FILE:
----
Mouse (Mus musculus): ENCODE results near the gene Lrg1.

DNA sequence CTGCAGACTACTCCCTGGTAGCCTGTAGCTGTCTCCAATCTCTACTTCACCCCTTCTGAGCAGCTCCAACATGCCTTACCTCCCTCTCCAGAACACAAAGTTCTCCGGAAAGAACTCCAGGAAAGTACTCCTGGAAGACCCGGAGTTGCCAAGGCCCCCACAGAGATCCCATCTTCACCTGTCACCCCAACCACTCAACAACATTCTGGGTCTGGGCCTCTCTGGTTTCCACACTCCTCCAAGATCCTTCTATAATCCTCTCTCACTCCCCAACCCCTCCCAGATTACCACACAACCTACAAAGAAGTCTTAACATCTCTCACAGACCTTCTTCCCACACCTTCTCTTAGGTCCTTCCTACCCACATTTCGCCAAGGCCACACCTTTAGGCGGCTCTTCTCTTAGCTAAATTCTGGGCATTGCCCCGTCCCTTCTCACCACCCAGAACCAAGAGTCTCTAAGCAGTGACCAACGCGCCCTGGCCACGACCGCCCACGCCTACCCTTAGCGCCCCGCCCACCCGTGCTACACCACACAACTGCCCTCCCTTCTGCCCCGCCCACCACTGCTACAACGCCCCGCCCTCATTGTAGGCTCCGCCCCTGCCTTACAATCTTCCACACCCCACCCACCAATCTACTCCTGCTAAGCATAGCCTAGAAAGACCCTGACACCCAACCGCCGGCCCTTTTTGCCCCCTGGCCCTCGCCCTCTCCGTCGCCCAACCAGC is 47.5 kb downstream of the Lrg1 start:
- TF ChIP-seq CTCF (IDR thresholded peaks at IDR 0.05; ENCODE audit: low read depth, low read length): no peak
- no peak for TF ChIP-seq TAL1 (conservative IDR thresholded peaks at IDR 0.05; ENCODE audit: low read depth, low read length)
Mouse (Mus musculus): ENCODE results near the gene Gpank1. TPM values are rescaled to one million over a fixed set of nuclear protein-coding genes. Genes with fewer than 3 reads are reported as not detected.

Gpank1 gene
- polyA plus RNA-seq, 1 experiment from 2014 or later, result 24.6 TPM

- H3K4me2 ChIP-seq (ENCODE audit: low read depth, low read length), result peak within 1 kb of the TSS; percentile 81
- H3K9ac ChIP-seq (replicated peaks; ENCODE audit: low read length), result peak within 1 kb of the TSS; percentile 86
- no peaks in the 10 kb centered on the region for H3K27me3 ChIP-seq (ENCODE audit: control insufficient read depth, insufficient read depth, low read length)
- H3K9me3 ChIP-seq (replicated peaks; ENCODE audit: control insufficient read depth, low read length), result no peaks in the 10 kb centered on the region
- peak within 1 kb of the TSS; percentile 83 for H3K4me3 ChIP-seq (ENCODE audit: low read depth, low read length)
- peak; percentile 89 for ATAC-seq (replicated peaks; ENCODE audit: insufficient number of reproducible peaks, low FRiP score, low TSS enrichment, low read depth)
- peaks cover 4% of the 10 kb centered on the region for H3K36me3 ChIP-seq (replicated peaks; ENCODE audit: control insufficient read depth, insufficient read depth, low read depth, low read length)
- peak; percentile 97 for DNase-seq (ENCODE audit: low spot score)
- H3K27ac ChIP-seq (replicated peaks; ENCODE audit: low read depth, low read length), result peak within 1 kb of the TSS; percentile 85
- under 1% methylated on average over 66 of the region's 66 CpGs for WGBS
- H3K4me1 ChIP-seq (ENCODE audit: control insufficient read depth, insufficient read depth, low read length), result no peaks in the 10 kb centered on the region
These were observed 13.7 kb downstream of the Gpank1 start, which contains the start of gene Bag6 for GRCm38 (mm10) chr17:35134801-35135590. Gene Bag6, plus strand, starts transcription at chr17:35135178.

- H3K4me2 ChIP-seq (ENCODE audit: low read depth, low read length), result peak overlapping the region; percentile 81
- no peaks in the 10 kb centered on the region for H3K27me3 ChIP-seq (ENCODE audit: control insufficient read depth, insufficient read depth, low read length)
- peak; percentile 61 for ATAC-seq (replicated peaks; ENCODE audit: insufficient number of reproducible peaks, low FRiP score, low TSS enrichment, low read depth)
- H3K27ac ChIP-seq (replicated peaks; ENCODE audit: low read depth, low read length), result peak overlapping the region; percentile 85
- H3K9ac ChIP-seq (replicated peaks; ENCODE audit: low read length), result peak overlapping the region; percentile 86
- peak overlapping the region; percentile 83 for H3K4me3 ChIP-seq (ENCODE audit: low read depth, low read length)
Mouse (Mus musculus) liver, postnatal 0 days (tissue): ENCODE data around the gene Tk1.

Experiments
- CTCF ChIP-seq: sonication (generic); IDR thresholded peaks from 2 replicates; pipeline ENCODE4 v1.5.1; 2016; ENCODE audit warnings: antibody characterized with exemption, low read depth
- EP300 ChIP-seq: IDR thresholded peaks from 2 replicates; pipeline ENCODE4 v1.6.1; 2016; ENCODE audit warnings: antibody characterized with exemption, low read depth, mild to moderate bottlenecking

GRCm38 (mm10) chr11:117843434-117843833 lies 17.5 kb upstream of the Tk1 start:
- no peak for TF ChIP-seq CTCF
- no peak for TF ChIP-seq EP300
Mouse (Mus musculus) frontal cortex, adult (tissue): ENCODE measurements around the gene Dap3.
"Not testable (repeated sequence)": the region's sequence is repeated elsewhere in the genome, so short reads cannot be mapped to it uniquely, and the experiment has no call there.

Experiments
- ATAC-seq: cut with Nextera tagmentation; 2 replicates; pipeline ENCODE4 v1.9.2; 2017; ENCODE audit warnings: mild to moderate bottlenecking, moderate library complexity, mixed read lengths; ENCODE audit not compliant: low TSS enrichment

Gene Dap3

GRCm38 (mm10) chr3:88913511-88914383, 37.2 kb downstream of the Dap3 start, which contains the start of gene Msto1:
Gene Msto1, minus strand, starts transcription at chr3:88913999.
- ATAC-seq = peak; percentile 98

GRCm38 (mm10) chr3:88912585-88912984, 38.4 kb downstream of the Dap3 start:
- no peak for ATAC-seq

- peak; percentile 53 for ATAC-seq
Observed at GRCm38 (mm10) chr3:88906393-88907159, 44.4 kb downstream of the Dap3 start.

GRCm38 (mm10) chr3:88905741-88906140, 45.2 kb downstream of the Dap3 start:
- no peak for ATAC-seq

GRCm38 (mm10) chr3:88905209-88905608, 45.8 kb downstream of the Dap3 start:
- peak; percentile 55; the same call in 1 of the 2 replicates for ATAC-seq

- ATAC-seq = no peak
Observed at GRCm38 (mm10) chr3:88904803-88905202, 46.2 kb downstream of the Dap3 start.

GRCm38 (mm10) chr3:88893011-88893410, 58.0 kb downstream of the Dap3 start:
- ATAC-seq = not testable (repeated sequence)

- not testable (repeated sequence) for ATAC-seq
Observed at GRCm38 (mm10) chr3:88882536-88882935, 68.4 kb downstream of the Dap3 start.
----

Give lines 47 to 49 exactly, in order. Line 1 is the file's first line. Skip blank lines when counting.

GRCm38 (mm10) chr3:88905209-88905608, 45.8 kb downstream of the Dap3 start:
- peak; percentile 55; the same call in 1 of the 2 replicates for ATAC-seq

- ATAC-seq = no peak